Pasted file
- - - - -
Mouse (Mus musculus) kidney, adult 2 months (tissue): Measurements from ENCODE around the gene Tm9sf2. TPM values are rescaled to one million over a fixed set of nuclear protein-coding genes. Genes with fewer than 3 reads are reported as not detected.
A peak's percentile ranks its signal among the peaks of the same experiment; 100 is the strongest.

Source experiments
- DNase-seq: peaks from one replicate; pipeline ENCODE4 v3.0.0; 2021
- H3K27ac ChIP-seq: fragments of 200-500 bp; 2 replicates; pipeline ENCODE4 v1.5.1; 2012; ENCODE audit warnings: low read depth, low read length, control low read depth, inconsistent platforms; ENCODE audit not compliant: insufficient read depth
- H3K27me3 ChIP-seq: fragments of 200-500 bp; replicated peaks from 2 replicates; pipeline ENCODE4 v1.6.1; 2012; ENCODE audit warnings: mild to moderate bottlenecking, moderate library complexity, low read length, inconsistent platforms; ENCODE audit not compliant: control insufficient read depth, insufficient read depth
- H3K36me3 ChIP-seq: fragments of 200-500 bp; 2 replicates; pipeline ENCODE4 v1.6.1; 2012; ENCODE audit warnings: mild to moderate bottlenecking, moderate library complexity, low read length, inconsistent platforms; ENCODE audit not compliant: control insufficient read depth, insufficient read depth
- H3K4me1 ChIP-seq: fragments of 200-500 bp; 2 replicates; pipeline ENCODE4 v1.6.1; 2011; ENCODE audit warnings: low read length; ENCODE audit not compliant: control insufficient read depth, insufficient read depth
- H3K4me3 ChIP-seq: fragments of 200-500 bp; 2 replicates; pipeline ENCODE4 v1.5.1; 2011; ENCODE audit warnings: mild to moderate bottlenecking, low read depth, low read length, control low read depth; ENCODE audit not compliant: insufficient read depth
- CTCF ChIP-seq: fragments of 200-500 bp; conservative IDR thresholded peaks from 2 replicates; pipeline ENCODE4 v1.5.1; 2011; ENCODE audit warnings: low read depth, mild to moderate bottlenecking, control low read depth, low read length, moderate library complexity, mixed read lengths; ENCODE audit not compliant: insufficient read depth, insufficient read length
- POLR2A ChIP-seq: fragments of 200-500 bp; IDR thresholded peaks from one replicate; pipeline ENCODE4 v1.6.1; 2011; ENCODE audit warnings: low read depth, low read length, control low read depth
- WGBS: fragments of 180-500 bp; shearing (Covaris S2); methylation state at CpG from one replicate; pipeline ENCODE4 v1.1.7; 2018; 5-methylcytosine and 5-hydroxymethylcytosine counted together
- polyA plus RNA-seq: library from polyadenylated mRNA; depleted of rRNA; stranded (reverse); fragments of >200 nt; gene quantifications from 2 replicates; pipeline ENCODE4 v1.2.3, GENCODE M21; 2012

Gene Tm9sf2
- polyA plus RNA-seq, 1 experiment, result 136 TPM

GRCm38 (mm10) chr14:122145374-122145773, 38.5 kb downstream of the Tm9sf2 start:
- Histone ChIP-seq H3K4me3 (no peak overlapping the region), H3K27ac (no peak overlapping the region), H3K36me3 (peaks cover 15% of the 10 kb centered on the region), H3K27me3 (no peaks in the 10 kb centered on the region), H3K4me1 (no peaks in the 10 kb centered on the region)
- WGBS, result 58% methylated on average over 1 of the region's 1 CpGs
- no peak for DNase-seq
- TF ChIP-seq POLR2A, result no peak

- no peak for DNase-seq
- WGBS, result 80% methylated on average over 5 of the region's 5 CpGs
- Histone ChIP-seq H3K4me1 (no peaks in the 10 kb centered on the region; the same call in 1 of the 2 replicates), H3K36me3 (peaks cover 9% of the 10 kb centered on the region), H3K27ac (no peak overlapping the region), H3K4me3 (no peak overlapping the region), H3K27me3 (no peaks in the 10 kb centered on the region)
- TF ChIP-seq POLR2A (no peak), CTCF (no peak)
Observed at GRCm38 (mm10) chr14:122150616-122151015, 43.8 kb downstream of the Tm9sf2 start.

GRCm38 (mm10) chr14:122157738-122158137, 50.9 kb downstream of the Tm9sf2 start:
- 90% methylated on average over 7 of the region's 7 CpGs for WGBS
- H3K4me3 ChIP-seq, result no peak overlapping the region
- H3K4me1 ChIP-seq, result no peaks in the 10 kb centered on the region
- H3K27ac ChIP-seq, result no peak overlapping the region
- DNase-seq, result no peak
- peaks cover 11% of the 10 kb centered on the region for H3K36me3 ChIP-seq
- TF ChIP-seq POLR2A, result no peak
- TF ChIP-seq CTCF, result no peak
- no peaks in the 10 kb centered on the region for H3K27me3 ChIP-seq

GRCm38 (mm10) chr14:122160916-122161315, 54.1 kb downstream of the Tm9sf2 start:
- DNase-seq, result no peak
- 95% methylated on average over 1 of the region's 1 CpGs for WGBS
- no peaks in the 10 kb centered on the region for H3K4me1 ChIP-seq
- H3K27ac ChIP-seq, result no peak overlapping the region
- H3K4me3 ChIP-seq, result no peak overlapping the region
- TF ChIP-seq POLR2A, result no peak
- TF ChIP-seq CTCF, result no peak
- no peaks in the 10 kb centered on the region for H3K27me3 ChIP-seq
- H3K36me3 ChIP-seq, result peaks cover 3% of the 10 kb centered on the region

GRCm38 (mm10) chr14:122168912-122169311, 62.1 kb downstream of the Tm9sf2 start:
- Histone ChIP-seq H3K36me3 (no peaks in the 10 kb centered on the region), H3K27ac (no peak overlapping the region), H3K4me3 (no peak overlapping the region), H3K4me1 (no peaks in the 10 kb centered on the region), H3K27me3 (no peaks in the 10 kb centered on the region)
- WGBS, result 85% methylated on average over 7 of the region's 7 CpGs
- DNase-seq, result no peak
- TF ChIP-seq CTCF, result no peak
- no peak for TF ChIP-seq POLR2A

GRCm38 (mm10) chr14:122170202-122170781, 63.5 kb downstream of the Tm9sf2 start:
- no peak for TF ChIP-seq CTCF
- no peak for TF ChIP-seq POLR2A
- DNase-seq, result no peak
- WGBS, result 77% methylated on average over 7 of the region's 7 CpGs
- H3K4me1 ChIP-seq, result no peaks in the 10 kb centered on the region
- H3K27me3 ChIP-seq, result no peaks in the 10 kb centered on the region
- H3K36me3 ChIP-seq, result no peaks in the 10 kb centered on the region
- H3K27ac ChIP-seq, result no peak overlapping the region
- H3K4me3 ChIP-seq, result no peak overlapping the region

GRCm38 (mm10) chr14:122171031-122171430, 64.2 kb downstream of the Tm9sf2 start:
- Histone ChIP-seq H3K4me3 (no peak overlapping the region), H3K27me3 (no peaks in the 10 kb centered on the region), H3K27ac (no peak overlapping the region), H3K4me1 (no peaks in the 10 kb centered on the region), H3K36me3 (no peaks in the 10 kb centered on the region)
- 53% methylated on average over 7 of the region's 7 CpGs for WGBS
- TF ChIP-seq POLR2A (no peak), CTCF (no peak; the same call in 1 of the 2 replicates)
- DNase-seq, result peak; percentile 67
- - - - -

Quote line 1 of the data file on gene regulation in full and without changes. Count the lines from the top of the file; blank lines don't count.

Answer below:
Mouse (Mus musculus) kidney, adult 2 months (tissue): Measurements from ENCODE around the gene Tm9sf2. TPM values are rescaled to one million over a fixed set of nuclear protein-coding genes. Genes with fewer than 3 reads are reported as not detected.